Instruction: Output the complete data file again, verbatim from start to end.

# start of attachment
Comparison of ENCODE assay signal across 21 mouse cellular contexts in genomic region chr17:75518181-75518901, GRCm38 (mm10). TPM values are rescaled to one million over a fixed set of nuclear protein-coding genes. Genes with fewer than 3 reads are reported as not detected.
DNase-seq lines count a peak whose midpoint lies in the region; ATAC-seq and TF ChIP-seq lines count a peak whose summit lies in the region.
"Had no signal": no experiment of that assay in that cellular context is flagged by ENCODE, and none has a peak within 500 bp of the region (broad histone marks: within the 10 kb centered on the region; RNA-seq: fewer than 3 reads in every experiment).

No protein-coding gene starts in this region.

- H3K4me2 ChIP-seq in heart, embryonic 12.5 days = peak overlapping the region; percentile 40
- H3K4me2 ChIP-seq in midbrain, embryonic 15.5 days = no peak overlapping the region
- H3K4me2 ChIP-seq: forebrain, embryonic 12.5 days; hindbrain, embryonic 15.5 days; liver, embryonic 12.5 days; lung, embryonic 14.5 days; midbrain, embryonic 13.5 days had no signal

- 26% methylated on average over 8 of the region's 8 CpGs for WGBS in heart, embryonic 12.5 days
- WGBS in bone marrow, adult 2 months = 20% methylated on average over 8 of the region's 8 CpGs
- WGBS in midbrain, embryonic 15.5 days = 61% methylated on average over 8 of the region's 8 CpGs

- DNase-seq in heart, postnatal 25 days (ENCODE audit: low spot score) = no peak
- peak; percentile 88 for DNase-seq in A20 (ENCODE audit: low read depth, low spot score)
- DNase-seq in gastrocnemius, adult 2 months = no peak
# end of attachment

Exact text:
Comparison of ENCODE assay signal across 21 mouse cellular contexts in genomic region chr17:75518181-75518901, GRCm38 (mm10). TPM values are rescaled to one million over a fixed set of nuclear protein-coding genes. Genes with fewer than 3 reads are reported as not detected.
DNase-seq lines count a peak whose midpoint lies in the region; ATAC-seq and TF ChIP-seq lines count a peak whose summit lies in the region.
"Had no signal": no experiment of that assay in that cellular context is flagged by ENCODE, and none has a peak within 500 bp of the region (broad histone marks: within the 10 kb centered on the region; RNA-seq: fewer than 3 reads in every experiment).

No protein-coding gene starts in this region.

- H3K4me2 ChIP-seq in heart, embryonic 12.5 days = peak overlapping the region; percentile 40
- H3K4me2 ChIP-seq in midbrain, embryonic 15.5 days = no peak overlapping the region
- H3K4me2 ChIP-seq: forebrain, embryonic 12.5 days; hindbrain, embryonic 15.5 days; liver, embryonic 12.5 days; lung, embryonic 14.5 days; midbrain, embryonic 13.5 days had no signal

- 26% methylated on average over 8 of the region's 8 CpGs for WGBS in heart, embryonic 12.5 days
- WGBS in bone marrow, adult 2 months = 20% methylated on average over 8 of the region's 8 CpGs
- WGBS in midbrain, embryonic 15.5 days = 61% methylated on average over 8 of the region's 8 CpGs

- DNase-seq in heart, postnatal 25 days (ENCODE audit: low spot score) = no peak
- peak; percentile 88 for DNase-seq in A20 (ENCODE audit: low read depth, low spot score)
- DNase-seq in gastrocnemius, adult 2 months = no peak